Collaborative to fund Native language immersion programs
LONGMONT, Colo. – On Nov. 1, as Native American Heritage Month began across the United States, First Nations Development Institute officials acknowledged the Kalliopeia, Lannan and NoVo foundations as three additional underwriters for its recently announced project to revitalize Native American languages.
In August, First Nations announced a three-year project to support language immersion education programs in tribal communities. This three-year, $4.2 million project aims to leverage a $2.1 million National Endowment for the Humanities challenge grant with an additional $2.1 million in support from other private funding sources.
First Nations officials said they were “thrilled” to receive $700,000 in matching funds for year one of this project from the three foundations.
“We are thrilled that these visionary organizations have stepped up in a big way to make this project happen, and we’re sincerely grateful for their support in helping retain and revitalize Native languages,” Raymond Foxworth, First Nations vice president of grantmaking, development and communications, said.
With the funding partners matching the NEH’s contribution, First Nations officials will kick off the first year of the project in 2018, offering nearly $1 million in direct grants to Native communities actively engaged in language immersion efforts.
“Language is a vital asset for Native people and communities,” Foxworth said. “It defines who we are, where we come from, and value systems that, in many ways, cannot be translated into English. Besides these generous supporters, we welcome additional funding partners to join us in protecting languages as a vital asset.”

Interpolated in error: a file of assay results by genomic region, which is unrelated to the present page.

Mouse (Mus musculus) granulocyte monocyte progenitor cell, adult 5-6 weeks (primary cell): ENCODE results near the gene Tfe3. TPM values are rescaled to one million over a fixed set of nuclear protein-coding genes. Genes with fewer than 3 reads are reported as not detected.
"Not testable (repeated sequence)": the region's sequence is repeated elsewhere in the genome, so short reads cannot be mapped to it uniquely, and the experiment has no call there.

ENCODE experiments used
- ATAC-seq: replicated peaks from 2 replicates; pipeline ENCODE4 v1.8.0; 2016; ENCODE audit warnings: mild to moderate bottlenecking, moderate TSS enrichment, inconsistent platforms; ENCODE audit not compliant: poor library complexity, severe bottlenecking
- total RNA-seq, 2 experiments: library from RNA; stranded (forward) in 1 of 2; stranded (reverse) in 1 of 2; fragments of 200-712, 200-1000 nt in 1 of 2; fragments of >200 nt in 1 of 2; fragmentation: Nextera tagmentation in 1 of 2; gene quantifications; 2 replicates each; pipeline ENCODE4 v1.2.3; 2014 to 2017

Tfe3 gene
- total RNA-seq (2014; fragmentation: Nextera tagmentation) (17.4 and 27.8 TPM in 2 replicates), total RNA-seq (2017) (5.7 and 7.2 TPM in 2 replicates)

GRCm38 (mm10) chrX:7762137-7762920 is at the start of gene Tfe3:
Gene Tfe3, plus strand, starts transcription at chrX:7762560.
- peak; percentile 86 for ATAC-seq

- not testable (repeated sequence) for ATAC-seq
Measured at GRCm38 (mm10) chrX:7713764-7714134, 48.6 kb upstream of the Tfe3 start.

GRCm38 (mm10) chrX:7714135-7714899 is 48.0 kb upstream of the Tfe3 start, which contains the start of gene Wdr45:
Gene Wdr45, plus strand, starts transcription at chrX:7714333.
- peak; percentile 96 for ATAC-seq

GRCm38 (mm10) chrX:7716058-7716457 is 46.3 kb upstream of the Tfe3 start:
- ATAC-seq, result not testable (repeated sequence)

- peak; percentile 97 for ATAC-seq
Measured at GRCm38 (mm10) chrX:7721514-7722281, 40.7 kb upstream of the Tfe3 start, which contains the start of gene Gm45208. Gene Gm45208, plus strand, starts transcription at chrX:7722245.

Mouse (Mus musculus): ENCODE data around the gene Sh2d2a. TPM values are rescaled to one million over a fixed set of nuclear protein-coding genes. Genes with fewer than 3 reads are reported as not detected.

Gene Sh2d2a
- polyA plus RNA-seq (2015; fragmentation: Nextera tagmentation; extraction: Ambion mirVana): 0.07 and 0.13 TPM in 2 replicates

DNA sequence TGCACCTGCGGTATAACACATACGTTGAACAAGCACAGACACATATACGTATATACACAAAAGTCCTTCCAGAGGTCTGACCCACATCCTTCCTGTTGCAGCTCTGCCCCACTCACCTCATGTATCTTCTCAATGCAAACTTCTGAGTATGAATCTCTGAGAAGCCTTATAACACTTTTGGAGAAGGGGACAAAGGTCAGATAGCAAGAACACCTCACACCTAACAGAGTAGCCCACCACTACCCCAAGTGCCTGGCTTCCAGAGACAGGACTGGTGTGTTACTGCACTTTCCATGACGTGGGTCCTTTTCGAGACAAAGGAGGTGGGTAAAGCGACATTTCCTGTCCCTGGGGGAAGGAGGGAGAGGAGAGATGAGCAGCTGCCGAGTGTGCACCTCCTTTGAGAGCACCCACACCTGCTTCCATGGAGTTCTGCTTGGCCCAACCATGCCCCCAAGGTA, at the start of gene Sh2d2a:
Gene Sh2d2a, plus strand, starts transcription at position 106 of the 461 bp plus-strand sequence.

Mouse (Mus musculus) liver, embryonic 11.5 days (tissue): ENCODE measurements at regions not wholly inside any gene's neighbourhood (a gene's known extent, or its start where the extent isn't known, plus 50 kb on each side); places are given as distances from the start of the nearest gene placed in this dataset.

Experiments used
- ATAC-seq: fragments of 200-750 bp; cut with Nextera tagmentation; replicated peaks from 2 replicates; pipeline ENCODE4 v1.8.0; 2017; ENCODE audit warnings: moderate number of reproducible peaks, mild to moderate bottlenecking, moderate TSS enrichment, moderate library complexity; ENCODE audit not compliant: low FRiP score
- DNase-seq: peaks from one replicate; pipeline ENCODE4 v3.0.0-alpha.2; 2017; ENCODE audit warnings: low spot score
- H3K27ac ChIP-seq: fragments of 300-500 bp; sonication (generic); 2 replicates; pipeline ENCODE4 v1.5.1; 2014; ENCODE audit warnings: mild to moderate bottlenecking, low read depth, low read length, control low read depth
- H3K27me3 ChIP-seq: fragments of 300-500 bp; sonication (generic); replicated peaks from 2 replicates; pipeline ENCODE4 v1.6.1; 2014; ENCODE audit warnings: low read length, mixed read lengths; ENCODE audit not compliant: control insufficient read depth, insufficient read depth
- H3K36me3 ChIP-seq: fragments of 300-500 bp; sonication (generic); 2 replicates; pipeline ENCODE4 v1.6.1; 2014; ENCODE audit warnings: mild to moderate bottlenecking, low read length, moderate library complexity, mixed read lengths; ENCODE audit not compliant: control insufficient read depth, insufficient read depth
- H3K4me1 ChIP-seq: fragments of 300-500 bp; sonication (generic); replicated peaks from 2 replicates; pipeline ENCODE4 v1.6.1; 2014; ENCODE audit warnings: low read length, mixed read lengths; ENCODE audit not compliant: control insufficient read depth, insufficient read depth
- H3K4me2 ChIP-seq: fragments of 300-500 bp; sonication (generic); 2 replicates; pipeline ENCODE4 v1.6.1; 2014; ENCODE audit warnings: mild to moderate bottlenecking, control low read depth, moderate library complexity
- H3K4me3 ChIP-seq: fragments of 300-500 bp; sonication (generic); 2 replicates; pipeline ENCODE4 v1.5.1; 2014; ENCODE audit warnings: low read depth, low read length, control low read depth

Sohrob Nabatian, Kalliopeia Foundation program officer, said the Kalliopeia Foundation has worked with First Nations for 15 years with its Native Youth and Culture Fund and that the new collaboration presents an opportunity to deepen the foundation’s commitment to language immersion.
“Native languages are powerful agents of cultural, spiritual and ecological renewal, and we consider it a true privilege to contribute to their revitalization,” Nabatian said.
First Nations officials said there are about 150 Native languages spoken in the United States, many of them spoken only by a small number of elders. Without intervention, many of these languages are expected to become extinct within the next 50 to 100 years, which means a significant loss of cultural heritage.
Under the project, First Nations will provide grant support for curriculum development, technology access and recruitment and training of teachers for 12 Native language immersion programs a year during the three-year project period.
Language retention and revitalization programs have been recognized as providing key benefits to Native American communities by boosting educational achievement and student retention rates. According to First Nations, they also support community identity; Native systems of kinship; and management of community, cultural and natural resources. ??
Through the this initiative, First Nations officials seek to stem the loss of Indigenous languages and cultures by supporting new generations of Native American language speakers and establishing infrastructure and models for Native language immersion programs that may be replicated in other communities.
For more information, call Raymond Foxworth at 303-774-7836, ext. 207 or email firstname.lastname@example.org
. Websites for grant underwriters
• Kalliopeia Foundation
• Lannan Foundation
• NoVo Foundation